Mullins v. SSA
MEMORANDUM OPINION & ORDER: ALJ's decision is affirmed; plaintiff's motion for summary judgment 10 is DENIED; defendant's motion for summary judgment 11 is GRANTED. Signed by Judge Jennifer B Coffman on 4/13/2009.(MJY)cc: COR
UNITED STATES DISTRICT COURT EASTERN DISTRICT OF KENTUCKY SOUTHERN DIVISION PIKEVILLE
CIVIL ACTION NO. 08-200-JBC ROY MULLINS, V. MEMORANDUM OPINION AND ORDER PLAINTIFF,
MICHAEL J. ASTRUE, COMMISSIONER, SOCIAL SECURITY ADMINISTRATION,
*********** This matter is before the court upon cross-motions for summary judgment on the plaintiff's appeal of the Commissioner's denial of his application for Supplemental Security Income ("SSI") (R. 10, 11). The court, having reviewed the record and being otherwise sufficiently advised, will deny the plaintiff's motion and grant the defendant's motion. I. Overview of the Process Judicial review of the decision of an Administrative Law Judge ("ALJ") to deny benefits is limited to determining whether there is substantial evidence to support the denial decision and whether the Secretary properly applied relevant legal standards. Brainard v. Sec'y of Health & Servs., 889 F.2d 679, 681 (6th Cir. 1989) (citing Richardson v. Perales, 402 U.S. 389 (1971)). "Substantial evidence" is "more than a scintilla of evidence, but less than a preponderance; it is such relevant evidence as a reasonable mind might accept as adequate to support a conclusion." Cutlip v. Sec'y Health & Human Servs., 25 F.3d 284, 286 (6th Cir.
1994). The court does not try the case de novo or resolve conflicts in the evidence; it also does not decide questions of credibility. See id. Rather, the ALJ's decision must be affirmed if it is supported by substantial evidence, even though the court might have decided the case differently. See Her v. Comm'r of Soc. Sec., 203 F. 3d 388, 389-90 (6th Cir. 1999). The ALJ, in determining disability, conducts a five-step analysis. At Step 1, the ALJ considers whether the claimant is performing substantial gainful activity; at Step 2, the ALJ determines whether one or more of the claimant's impairments are "severe"; at Step 3, the ALJ analyzes whether the claimant's impairments, singly or in combination, meet or equal a listing in the Listing of Impairments; at Step 4, the ALJ determines whether the claimant can perform past relevant work; and finally, at Step 5 the step at which the burden of proof shifts to the Commissioner the ALJ determines, once it is established that the claimant cannot perform past relevant work, whether significant numbers of other jobs exist in the national economy which the claimant can perform. See Preslar v. Sec'y of Health & Human Servs., 14 F.3d 1107, 1110 (6th Cir. 1994); 20 C.F.R. § 404.1520. II. The ALJ's Determination The plaintiff is a forty-three-year-old male with an eighth-grade education. AR 24, 121. He alleges disability beginning on April 15, 2002, due to neck, back, and left shoulder pain that was a result of a motor vehicle accident. AR 17, 20. The plaintiff filed his claim for SSI on January 3, 2006. AR 17. The claim was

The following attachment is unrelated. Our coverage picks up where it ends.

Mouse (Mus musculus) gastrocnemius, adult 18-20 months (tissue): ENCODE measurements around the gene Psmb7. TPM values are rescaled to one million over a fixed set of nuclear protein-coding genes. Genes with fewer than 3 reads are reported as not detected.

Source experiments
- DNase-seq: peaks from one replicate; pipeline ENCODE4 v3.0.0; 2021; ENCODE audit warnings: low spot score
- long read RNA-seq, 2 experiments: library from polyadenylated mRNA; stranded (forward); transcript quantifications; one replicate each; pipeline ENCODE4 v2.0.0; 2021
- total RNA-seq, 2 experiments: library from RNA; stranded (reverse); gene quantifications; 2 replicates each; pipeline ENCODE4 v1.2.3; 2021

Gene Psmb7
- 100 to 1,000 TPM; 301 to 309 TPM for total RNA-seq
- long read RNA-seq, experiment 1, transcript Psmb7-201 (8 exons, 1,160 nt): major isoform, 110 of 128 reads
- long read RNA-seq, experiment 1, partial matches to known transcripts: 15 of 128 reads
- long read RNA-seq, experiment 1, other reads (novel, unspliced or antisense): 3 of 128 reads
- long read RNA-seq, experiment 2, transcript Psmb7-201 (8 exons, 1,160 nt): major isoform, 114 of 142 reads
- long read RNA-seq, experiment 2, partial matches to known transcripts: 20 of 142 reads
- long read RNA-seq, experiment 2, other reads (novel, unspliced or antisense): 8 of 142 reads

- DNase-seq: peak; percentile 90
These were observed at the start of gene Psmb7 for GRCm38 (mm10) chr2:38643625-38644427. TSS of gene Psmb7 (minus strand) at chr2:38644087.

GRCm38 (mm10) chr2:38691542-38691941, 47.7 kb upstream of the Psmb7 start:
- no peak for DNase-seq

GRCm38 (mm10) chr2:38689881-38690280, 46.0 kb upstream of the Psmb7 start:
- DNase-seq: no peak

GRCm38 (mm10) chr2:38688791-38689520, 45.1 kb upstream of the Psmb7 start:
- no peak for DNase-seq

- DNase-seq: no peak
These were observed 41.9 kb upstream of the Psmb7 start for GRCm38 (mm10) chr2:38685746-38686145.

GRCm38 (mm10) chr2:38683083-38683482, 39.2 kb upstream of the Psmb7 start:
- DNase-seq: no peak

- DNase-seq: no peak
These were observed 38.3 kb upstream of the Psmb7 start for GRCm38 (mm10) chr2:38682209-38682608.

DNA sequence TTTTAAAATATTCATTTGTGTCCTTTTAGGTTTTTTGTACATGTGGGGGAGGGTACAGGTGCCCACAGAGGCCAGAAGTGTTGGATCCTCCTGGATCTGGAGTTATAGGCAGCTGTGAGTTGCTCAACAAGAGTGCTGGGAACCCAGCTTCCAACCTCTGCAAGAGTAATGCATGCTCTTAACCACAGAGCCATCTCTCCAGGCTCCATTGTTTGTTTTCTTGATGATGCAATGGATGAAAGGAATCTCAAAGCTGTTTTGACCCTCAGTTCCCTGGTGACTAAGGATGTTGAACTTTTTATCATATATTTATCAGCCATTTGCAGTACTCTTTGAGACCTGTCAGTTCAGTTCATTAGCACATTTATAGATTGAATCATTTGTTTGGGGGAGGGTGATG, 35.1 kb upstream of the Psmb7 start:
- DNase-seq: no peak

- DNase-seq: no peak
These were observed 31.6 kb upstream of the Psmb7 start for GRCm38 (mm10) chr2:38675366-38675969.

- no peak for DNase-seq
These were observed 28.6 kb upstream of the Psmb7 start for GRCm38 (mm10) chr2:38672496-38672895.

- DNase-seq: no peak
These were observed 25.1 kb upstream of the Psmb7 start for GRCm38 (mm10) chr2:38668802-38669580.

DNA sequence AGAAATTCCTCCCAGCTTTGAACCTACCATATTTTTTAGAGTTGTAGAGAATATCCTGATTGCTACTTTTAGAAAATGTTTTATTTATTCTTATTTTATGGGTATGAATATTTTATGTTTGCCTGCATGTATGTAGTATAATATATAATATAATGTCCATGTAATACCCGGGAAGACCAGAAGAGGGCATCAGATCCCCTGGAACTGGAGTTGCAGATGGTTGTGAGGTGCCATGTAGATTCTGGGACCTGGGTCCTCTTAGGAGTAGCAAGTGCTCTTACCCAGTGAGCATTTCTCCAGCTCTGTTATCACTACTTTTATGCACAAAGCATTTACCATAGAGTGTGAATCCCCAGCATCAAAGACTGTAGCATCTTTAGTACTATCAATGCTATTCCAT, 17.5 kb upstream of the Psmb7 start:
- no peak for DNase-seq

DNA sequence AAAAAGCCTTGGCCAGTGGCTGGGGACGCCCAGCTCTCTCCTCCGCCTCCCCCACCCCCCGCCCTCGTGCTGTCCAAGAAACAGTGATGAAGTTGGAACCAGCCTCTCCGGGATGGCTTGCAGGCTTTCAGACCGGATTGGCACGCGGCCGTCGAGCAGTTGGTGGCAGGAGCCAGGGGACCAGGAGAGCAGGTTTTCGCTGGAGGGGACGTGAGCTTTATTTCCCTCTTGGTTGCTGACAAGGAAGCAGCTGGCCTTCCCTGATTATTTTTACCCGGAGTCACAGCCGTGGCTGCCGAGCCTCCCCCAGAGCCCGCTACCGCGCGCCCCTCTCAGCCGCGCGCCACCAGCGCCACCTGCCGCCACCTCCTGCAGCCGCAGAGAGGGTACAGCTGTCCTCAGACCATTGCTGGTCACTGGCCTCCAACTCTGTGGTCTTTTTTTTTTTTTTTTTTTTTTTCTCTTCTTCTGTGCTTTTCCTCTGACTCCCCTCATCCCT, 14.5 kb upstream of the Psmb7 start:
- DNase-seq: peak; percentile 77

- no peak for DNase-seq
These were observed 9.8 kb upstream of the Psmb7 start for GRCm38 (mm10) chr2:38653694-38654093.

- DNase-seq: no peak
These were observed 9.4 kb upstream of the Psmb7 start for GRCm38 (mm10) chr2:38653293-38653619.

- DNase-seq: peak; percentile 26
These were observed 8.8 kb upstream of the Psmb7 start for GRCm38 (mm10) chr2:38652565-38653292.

denied initially on June 7, 2006, and upon reconsideration on August 14, 2006. Id. After a hearing held on November 22, 2007, and a supplemental hearing held on May 19, 2008, ALJ Ronald M. Kayser, determined that the plaintiff did not suffer from a disability as defined by the Social Security Act. AR 17, 26. At Step 1, the ALJ found that the plaintiff had not engaged in substantial gainful activity since January 3, 2006 the application date. AR 19. At Step 2, the ALJ found that the plaintiff's neck, back, and left shoulder pain were severe impairments. AR 20. The ALJ then, at Step 3, determined that the plaintiff's impairments did not meet or equal a listing in the Listing of Impairments. AR 21. To assess the plaintiff's claims at steps 4 and 5, the ALJ found that the plaintiff had the residual functional capacity ("RFC") to perform sedentary work as defined in 20 C.F.R. § 416.967(a), with the exception that he can lift/carry ten pounds occasionally and less than ten pounds frequently; he may stand or walk two hours out of eight with a sit/stand option allowing for moving around the work station every 30 minutes or so. AR 22. The ALJ further found that the plaintiff may sit six hours out of eight and has unlimited ability to push/pull but cannot frequently lift or work with the hands overhead. Id. The ALJ also determined that the plaintiff should avoid hyperextension of the cervical spine or repetitive bending or twisting. Id. At Step 4, the ALJ found that transferability of job skills is not an issue because the plaintiff does not have a past relevant work history. AR 24. Finally, at